Approach: Navigation Measurements

MRO approaching Mars

Approach: Navigation Measurements

Mars Reconnaissance Orbiter used three basic measurements to determine the position and trajectory of the orbiter.

The first two let navigators know very precisely how far away the orbiter was and how fast it was going


This technique measured how fast the orbiter was moving away from the Earth by measuring the "Doppler shift" in the radio signal. A Doppler shift is an apparent change in the frequency of sound or light waves that occur when the source and the observer are in motion relative to one another. The Doppler shift is commonly heard, for instance, as a shift in the sound of a train whistle as it moves away.


This analysis determined the distance or range from the Earth to the orbiter by measuring how long it took for signals sent from Earth to reach the orbiter.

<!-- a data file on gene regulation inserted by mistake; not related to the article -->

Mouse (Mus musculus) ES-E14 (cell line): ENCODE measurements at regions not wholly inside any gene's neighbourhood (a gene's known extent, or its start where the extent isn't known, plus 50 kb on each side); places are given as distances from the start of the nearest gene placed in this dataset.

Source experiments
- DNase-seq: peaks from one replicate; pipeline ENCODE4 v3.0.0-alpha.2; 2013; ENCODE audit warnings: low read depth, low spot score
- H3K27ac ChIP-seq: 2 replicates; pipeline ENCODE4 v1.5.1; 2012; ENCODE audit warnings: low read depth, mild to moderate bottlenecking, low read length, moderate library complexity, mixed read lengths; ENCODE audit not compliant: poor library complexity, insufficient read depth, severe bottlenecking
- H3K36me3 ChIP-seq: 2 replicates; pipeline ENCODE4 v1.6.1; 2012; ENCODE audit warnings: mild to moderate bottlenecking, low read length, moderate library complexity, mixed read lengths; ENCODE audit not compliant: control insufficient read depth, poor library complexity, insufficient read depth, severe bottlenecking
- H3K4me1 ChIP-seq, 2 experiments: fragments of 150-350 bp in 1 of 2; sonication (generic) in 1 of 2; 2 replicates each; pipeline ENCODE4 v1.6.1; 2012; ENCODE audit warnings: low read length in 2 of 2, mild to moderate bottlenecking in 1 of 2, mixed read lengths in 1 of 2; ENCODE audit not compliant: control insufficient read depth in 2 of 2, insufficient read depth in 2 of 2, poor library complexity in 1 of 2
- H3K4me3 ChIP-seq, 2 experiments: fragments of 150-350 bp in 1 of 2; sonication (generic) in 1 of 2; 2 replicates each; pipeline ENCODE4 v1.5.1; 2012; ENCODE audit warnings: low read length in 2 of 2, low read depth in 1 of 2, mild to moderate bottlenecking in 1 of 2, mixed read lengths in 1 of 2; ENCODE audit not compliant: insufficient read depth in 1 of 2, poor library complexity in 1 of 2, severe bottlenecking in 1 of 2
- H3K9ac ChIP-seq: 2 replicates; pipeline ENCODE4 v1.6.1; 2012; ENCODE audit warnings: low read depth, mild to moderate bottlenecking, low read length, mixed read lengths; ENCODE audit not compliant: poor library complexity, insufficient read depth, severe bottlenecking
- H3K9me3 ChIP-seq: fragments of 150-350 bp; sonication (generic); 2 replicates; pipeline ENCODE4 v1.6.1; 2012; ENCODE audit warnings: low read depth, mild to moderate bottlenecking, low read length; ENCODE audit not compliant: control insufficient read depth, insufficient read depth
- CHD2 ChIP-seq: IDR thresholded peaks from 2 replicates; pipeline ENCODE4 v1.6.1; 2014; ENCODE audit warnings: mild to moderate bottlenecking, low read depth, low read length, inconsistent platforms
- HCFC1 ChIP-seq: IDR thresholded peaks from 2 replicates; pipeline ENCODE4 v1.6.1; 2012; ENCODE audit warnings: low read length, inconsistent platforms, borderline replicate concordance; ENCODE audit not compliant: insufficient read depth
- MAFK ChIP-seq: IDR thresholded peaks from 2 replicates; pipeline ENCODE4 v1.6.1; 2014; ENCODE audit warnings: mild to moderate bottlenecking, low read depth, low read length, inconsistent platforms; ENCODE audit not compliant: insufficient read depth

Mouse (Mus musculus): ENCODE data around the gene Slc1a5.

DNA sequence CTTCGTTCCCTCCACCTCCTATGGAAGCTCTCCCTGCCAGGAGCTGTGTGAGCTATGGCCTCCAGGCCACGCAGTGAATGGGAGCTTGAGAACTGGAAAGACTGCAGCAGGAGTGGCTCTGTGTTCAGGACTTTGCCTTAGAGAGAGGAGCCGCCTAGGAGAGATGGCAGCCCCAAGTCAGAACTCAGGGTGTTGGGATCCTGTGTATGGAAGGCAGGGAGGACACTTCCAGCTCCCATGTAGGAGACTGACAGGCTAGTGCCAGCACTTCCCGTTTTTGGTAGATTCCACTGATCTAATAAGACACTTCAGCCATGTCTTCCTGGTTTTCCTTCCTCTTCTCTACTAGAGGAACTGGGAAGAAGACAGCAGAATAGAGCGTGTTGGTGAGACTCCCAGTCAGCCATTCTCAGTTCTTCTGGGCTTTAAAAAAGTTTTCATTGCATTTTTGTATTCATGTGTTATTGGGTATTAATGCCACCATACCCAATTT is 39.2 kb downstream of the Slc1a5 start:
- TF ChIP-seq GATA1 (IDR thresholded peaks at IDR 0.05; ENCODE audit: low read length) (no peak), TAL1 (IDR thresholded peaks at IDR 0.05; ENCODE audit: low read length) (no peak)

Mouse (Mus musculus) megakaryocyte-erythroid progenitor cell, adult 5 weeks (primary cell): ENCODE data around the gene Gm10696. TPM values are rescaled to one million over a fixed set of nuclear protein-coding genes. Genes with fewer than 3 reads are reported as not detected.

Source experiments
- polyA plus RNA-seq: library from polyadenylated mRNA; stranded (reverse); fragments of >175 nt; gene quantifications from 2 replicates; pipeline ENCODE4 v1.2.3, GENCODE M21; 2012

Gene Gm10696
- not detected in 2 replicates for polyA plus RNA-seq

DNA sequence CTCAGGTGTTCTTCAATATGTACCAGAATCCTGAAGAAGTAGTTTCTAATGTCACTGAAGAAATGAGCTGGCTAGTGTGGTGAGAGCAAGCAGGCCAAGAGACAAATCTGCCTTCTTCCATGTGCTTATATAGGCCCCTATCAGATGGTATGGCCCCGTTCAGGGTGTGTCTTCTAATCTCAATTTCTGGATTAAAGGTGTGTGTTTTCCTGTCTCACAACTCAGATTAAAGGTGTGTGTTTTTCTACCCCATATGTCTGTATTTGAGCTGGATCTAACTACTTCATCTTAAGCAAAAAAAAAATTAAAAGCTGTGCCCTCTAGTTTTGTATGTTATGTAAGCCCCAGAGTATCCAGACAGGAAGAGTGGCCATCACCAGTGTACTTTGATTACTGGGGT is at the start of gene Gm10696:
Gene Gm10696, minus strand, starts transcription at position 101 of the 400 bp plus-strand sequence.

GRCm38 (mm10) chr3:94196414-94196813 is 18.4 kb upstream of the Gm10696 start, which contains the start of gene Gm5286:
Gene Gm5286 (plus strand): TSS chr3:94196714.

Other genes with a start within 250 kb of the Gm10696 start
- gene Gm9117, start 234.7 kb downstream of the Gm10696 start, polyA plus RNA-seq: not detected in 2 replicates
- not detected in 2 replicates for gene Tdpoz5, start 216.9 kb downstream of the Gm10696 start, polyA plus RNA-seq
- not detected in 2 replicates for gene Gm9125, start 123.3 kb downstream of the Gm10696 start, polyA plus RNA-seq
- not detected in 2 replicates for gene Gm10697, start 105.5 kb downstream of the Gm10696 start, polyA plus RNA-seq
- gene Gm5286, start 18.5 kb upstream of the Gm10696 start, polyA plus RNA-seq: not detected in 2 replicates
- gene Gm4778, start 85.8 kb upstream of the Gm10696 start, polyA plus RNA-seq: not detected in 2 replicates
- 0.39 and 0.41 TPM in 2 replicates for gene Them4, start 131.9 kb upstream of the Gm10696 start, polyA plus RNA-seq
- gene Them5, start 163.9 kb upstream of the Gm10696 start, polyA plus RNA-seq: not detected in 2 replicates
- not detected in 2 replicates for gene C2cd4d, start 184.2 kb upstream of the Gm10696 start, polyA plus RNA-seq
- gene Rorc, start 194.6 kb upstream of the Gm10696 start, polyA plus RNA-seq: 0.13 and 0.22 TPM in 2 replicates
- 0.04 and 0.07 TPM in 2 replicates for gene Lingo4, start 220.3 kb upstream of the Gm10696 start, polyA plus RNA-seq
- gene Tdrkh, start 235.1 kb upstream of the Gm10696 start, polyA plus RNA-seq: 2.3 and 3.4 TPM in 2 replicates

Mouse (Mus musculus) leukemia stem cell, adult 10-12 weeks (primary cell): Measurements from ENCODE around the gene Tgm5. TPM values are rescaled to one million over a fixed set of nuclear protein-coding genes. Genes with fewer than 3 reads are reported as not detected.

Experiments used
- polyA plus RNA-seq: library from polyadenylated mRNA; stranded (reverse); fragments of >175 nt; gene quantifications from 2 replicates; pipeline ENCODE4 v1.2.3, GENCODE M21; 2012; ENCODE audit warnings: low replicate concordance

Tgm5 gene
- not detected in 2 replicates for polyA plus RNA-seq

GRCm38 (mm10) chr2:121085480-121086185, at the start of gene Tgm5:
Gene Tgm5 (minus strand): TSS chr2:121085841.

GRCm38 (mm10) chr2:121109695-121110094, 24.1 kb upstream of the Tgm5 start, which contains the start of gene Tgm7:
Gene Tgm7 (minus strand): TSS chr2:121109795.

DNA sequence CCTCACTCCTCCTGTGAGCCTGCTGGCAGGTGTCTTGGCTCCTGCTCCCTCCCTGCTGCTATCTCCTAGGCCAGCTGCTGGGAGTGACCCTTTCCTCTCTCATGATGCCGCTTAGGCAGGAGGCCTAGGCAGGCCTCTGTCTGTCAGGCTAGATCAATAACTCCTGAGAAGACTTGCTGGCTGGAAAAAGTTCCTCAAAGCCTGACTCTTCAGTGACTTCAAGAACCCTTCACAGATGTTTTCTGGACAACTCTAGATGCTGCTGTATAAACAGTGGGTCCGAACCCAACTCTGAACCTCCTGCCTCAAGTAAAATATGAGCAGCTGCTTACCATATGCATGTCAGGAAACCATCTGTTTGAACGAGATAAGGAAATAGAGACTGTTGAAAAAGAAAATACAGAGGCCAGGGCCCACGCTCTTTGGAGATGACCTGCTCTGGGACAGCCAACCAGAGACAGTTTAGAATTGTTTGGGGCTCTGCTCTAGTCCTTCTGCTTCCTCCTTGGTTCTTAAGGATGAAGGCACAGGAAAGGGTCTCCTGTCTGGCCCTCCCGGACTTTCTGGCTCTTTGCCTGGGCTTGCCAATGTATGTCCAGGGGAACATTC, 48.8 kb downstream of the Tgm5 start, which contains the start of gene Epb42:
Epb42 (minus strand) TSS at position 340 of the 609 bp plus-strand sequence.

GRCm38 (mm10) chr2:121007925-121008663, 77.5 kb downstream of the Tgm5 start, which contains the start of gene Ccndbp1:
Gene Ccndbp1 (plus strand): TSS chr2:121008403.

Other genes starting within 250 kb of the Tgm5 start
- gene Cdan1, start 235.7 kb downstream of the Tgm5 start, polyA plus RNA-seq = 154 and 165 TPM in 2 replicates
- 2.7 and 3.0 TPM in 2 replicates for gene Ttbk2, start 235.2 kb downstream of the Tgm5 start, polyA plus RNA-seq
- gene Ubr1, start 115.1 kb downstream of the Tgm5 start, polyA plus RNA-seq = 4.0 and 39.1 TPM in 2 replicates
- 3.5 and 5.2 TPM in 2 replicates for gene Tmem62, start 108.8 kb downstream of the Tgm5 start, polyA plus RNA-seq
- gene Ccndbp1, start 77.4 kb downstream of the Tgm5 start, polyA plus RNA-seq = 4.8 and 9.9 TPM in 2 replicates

The third technique was used to determine where the orbiter was in the sky


This measurement, known officially as Delta-Differential One-way Ranging, used two widely separated Deep Space Network antennas to collect radio wave data from two sources: the orbiter and a star. The antennas collected a few minutes of data from the orbiter, then turned to collect data from a known stellar radio source, then returned to collect data from the orbiter. Through this technique, mission navigators determined the angular position and distance of the orbiter. Delta-DOR measurements were made using Deep Space Network antennas, which are located in Goldstone, California; Canberra, Australia; and Madrid, Spain.